Secondly, my father's cognitive functioning is fairly high. While there are many exceptions to the rule, often people with high IQs make up for their high cognitive function with lower-than-average common sense. Again, this is not always the case, but neither is it an anomaly.

    Finallly, my father can't accept that I'm 16. He looks at me and sees a 12-year-old because that is how I look. (One would normally tell a twelve-year-old about surgery more than nine hours in advance, his stupidity cannot totally be excused in this particular instance.) The point remains, though, that he just CAN'T treat me in an age-appropriate manner. My mom keeps trying to point out ways in which he has improved in this regard, but if there is improvement at all, it is too little and too late. Regardless, I'll be away at college next year. Unless Dad plans on purchasing a helicopter so he can literally hover, my life will be my own at that point.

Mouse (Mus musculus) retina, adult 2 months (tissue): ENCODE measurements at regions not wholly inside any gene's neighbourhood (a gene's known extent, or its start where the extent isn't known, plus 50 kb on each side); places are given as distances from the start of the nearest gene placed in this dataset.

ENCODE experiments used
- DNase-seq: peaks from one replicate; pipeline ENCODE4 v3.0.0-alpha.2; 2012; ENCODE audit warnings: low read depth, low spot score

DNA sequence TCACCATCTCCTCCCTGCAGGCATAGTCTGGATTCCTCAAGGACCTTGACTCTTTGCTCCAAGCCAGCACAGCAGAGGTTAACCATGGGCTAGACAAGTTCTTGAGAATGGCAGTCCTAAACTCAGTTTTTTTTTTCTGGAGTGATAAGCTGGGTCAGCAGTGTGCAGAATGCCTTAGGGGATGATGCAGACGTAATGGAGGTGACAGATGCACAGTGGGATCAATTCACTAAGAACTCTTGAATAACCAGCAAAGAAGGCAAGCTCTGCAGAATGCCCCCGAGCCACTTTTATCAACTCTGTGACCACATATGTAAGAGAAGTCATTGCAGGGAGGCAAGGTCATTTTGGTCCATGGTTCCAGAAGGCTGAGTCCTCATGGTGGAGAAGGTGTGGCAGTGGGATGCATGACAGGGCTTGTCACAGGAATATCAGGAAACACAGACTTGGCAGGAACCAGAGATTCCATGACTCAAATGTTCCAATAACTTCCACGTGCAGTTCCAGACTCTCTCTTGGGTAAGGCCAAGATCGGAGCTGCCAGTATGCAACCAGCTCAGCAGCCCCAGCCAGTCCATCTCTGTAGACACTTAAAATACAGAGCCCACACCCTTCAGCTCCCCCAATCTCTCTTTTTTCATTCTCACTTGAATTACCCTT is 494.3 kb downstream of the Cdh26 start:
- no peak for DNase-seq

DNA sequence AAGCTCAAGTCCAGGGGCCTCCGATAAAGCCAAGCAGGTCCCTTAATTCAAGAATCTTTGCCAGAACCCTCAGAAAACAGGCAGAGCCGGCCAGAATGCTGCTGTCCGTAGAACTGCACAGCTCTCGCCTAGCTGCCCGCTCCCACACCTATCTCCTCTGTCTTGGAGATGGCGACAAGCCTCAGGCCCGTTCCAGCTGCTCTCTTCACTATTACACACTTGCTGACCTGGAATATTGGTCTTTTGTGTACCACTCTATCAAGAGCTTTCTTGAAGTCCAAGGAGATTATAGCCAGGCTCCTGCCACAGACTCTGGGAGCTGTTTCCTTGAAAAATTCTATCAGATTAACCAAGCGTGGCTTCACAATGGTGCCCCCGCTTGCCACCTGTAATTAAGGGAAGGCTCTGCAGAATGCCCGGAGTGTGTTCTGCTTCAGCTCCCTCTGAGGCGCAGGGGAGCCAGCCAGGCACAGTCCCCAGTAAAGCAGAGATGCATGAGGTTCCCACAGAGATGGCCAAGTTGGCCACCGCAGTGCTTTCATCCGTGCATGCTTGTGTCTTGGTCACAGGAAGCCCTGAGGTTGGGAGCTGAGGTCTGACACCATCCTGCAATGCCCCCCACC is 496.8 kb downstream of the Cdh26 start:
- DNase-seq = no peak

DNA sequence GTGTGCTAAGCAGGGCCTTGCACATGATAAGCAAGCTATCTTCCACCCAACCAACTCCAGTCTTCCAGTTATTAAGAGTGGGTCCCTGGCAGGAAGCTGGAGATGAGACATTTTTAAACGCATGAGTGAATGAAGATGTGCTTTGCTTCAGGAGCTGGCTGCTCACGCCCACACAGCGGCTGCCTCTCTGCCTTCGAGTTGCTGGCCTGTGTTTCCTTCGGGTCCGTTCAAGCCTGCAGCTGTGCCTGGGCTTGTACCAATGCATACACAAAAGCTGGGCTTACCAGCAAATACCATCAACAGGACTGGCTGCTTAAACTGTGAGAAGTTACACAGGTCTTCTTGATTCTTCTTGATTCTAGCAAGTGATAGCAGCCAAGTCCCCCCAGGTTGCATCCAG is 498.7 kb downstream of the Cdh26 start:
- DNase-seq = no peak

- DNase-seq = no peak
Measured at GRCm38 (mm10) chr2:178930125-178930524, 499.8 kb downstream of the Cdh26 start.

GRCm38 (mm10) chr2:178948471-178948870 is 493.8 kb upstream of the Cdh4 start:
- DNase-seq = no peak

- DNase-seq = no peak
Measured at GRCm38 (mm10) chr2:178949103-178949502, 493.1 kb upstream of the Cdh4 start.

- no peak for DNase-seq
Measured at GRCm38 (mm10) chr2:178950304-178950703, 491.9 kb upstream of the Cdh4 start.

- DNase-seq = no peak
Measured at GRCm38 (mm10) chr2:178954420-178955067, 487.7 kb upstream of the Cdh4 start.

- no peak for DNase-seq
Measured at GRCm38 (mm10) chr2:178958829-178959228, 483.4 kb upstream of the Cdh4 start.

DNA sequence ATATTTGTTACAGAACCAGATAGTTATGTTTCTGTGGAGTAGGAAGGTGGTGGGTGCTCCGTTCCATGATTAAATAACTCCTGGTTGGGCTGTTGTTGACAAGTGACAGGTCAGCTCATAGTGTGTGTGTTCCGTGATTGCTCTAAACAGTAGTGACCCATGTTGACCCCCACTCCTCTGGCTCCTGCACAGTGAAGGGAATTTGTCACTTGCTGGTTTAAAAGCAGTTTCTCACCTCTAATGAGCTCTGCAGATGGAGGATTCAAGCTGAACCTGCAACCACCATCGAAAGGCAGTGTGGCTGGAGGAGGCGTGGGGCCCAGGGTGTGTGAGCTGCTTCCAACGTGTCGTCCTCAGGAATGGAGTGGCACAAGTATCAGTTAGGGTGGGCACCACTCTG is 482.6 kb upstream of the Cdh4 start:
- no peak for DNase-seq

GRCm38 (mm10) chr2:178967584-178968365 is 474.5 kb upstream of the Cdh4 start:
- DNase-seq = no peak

3. There's some bad news, Alexis, it's not that you might look like you are twelve. The fact is, most parents really cannot fully come to grips with the fact that their children are growing up.

    In some part of the brain of a parent there's a little part that still sees their child (the successful lawyer, the doctor, the be-studded rock star, even) as being twelve years old.

  4. Matt,

    That is SO comforting! I was hoping when puberty finally hit, I might have a chance at being treated in an age-appropriate manner. Regardless, someday, which feels like an eternity away but will eventually arrive, I will establish financial independence and it won't matter all that much.

    I can now take three consecutive steps on my messed-up leg without benefit of crutches or any other aid!